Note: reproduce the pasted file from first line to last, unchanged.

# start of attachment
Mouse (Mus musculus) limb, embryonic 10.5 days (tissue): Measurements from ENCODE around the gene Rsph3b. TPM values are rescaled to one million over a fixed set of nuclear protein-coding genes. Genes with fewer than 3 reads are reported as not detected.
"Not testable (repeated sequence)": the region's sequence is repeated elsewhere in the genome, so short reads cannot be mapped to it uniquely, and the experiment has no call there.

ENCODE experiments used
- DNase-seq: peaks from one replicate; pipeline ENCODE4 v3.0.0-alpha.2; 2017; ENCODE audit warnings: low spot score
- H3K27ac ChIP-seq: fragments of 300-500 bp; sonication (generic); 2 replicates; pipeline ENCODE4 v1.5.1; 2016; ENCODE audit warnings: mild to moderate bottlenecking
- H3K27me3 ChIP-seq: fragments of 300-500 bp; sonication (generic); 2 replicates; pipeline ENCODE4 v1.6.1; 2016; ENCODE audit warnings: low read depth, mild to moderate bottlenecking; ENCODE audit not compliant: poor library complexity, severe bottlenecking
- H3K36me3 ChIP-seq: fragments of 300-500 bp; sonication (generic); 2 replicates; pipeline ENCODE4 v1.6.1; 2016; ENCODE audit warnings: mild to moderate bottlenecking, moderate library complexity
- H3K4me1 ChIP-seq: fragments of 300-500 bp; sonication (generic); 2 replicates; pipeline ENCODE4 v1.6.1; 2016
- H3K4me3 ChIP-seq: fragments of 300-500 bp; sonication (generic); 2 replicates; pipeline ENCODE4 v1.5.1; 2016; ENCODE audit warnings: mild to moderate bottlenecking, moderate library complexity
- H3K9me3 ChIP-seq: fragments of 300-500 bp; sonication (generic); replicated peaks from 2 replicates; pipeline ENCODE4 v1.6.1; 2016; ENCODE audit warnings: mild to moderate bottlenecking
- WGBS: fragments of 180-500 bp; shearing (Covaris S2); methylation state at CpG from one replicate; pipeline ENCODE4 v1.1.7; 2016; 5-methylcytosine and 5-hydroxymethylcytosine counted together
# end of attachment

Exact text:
Mouse (Mus musculus) limb, embryonic 10.5 days (tissue): Measurements from ENCODE around the gene Rsph3b. TPM values are rescaled to one million over a fixed set of nuclear protein-coding genes. Genes with fewer than 3 reads are reported as not detected.
"Not testable (repeated sequence)": the region's sequence is repeated elsewhere in the genome, so short reads cannot be mapped to it uniquely, and the experiment has no call there.

ENCODE experiments used
- DNase-seq: peaks from one replicate; pipeline ENCODE4 v3.0.0-alpha.2; 2017; ENCODE audit warnings: low spot score
- H3K27ac ChIP-seq: fragments of 300-500 bp; sonication (generic); 2 replicates; pipeline ENCODE4 v1.5.1; 2016; ENCODE audit warnings: mild to moderate bottlenecking
- H3K27me3 ChIP-seq: fragments of 300-500 bp; sonication (generic); 2 replicates; pipeline ENCODE4 v1.6.1; 2016; ENCODE audit warnings: low read depth, mild to moderate bottlenecking; ENCODE audit not compliant: poor library complexity, severe bottlenecking
- H3K36me3 ChIP-seq: fragments of 300-500 bp; sonication (generic); 2 replicates; pipeline ENCODE4 v1.6.1; 2016; ENCODE audit warnings: mild to moderate bottlenecking, moderate library complexity
- H3K4me1 ChIP-seq: fragments of 300-500 bp; sonication (generic); 2 replicates; pipeline ENCODE4 v1.6.1; 2016
- H3K4me3 ChIP-seq: fragments of 300-500 bp; sonication (generic); 2 replicates; pipeline ENCODE4 v1.5.1; 2016; ENCODE audit warnings: mild to moderate bottlenecking, moderate library complexity
- H3K9me3 ChIP-seq: fragments of 300-500 bp; sonication (generic); replicated peaks from 2 replicates; pipeline ENCODE4 v1.6.1; 2016; ENCODE audit warnings: mild to moderate bottlenecking
- WGBS: fragments of 180-500 bp; shearing (Covaris S2); methylation state at CpG from one replicate; pipeline ENCODE4 v1.1.7; 2016; 5-methylcytosine and 5-hydroxymethylcytosine counted together